James King challenged to a duel

On July 14, 1855, only a few months after the failure of both Page, Bacon & Co. and Adams & Co. and while there was still a great stir about all the losses and anger over the fraud supposedly perpetrated by the management of Adams & Co., James King of William published a statement in a local newspaper indicating that on more than one occasion Isaiah Woods of Adams & Co. had said that they made one hundred thousand dollars a year out of sales of gold dust to Page, Bacon & Co. Then King went on to add that he had learned in the last few days that Woods had used improper means to make these sales.

Page Bacon check to James King of Wm.

Three days later, in front of a jewelry store on Montgomery Street, King ran into Alfred Cohen, the agent who brokered the gold dust sales for Adams & Co. and heated words were exchanged between them over the issue. There was also a physical encounter of some kind, though neither man was hurt. Later that day, in a letter delivered by John Hackett, Cohen challenged King to a duel. King responded both in a letter to Hackett and in the newspapers. He refused to duel with Cohen because of obligations to his family and his opposition to dueling on moral grounds. While insisting that nothing could change his opinion on dueling he reserved the right to defend himself should he be assaulted.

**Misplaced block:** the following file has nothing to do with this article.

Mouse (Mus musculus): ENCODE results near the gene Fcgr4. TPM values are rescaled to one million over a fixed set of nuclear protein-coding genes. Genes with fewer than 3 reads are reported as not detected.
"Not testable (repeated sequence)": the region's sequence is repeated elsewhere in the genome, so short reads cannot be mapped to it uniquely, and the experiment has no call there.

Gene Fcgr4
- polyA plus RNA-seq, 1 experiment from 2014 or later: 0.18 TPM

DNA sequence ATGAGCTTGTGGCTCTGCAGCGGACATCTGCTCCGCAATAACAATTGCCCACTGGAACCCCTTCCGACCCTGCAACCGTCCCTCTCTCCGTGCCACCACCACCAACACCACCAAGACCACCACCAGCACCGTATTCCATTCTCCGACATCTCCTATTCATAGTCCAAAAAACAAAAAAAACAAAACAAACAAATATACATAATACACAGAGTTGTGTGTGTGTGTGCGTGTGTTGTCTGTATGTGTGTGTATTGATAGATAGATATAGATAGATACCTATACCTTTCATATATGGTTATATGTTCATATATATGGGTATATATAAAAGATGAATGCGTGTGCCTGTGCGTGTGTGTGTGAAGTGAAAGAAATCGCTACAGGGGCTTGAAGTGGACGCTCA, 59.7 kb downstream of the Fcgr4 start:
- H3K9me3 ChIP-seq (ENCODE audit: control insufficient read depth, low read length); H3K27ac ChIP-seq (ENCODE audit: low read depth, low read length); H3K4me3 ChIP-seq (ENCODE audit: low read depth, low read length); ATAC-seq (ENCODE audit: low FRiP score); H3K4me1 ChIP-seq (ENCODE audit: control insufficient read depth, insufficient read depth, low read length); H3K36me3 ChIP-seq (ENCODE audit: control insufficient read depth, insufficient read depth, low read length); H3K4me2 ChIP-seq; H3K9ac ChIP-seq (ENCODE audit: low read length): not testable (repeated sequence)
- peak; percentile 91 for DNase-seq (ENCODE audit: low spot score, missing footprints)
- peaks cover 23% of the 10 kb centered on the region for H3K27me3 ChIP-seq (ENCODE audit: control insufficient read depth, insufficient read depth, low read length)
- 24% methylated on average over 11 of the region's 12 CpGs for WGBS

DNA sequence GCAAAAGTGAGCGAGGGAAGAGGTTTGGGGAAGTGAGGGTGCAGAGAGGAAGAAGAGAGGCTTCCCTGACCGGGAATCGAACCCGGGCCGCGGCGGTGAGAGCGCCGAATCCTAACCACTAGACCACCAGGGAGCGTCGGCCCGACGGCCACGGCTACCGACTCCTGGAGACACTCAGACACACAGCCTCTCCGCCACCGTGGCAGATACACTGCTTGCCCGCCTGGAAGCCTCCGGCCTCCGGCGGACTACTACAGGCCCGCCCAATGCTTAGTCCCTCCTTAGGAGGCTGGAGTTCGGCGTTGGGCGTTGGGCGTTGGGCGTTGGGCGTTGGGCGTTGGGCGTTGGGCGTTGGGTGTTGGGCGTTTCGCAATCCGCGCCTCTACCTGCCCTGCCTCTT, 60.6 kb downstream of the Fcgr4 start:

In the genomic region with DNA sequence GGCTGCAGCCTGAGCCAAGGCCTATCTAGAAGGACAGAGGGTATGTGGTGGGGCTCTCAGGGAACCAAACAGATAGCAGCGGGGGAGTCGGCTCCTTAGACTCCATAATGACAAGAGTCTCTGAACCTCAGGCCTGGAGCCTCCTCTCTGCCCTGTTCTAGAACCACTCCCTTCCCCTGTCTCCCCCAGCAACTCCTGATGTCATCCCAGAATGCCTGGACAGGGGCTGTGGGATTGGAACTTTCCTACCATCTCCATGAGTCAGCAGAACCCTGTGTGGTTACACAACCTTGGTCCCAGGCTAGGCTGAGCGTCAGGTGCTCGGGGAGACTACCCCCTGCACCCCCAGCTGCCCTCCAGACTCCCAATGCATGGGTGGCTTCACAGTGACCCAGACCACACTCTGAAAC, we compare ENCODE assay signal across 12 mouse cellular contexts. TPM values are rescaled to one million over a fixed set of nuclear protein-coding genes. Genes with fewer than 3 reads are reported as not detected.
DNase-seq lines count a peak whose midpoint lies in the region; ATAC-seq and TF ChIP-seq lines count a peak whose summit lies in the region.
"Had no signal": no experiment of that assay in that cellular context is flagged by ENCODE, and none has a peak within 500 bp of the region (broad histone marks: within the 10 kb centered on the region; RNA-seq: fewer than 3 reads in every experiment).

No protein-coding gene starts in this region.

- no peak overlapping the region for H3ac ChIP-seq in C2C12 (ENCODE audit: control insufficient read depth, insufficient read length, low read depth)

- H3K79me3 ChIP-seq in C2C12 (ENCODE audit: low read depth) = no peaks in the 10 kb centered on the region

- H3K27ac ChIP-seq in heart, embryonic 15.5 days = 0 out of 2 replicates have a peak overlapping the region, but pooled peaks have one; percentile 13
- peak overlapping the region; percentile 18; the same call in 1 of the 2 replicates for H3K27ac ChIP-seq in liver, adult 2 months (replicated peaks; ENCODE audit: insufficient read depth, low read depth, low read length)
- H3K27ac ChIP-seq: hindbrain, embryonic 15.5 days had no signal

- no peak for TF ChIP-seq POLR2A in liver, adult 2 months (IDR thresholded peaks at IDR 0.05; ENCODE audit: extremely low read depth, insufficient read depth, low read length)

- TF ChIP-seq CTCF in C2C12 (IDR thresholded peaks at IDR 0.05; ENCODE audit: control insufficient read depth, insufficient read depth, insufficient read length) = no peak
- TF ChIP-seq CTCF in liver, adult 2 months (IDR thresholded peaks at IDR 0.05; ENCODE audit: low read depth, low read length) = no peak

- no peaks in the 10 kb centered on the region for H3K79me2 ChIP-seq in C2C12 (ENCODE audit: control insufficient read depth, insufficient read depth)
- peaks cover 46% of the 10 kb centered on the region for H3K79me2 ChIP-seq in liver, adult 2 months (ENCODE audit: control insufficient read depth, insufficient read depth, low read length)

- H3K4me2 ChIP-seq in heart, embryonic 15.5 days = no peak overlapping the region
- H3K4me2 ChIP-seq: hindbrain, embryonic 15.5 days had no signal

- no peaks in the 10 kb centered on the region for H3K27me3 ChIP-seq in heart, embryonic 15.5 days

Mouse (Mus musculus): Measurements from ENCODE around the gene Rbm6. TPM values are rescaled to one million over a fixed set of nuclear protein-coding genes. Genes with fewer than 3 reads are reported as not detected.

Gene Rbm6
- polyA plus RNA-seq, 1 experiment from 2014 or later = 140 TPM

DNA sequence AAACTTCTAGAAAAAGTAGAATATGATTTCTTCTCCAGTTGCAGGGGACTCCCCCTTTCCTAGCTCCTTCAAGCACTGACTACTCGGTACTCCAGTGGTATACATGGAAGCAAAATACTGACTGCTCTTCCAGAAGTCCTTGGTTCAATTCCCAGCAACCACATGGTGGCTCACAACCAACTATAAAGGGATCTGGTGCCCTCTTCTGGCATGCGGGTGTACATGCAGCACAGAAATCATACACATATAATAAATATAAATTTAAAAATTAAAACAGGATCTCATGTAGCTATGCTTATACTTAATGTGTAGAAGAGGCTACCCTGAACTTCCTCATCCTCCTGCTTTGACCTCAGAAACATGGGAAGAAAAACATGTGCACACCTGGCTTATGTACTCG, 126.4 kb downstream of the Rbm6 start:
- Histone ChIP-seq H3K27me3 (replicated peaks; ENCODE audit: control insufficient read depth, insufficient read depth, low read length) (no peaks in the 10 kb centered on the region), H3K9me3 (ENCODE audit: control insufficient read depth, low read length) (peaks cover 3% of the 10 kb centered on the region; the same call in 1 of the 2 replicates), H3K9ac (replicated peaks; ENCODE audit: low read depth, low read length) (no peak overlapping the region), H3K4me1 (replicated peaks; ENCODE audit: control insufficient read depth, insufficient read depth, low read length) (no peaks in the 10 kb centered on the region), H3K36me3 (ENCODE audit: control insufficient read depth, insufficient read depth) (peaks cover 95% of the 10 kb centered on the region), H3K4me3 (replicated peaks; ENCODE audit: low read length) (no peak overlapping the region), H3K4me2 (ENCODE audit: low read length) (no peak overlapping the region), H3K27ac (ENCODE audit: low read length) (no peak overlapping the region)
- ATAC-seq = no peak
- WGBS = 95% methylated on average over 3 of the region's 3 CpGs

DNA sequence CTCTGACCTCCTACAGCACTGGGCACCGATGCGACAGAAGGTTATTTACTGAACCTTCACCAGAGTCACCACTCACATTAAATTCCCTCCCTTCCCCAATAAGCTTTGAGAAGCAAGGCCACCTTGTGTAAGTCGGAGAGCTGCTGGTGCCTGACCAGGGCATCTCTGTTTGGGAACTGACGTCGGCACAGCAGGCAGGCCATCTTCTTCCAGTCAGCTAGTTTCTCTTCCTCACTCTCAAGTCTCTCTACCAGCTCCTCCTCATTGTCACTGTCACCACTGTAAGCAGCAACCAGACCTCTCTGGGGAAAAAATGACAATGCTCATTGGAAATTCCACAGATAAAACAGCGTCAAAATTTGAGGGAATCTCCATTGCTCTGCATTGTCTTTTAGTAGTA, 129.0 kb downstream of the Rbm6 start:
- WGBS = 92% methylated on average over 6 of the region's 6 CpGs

Montgomery Street 1856

King’s refusal to duel, the first time a man born south of the Mason Dixon line had ever done so, raised him even higher in the esteem of the population opposed to dueling. At the time most southern men still accepted the code, as it was called in those days, while men from the north did not and the general sentiment of San Francisco was violently opposed to dueling. The state constitution of 1849 spoke out strongly against the practice and in 1850 the legislature had made the act of dueling a felony. But public men at that time paid little respect to either the constitution or the law and King’s stand was considered as an enlightened principal and brought great credit to him. James King of William, more than any other man, is entitled to the praise of starting a movement that ended the barbarous practice of dueling.

 

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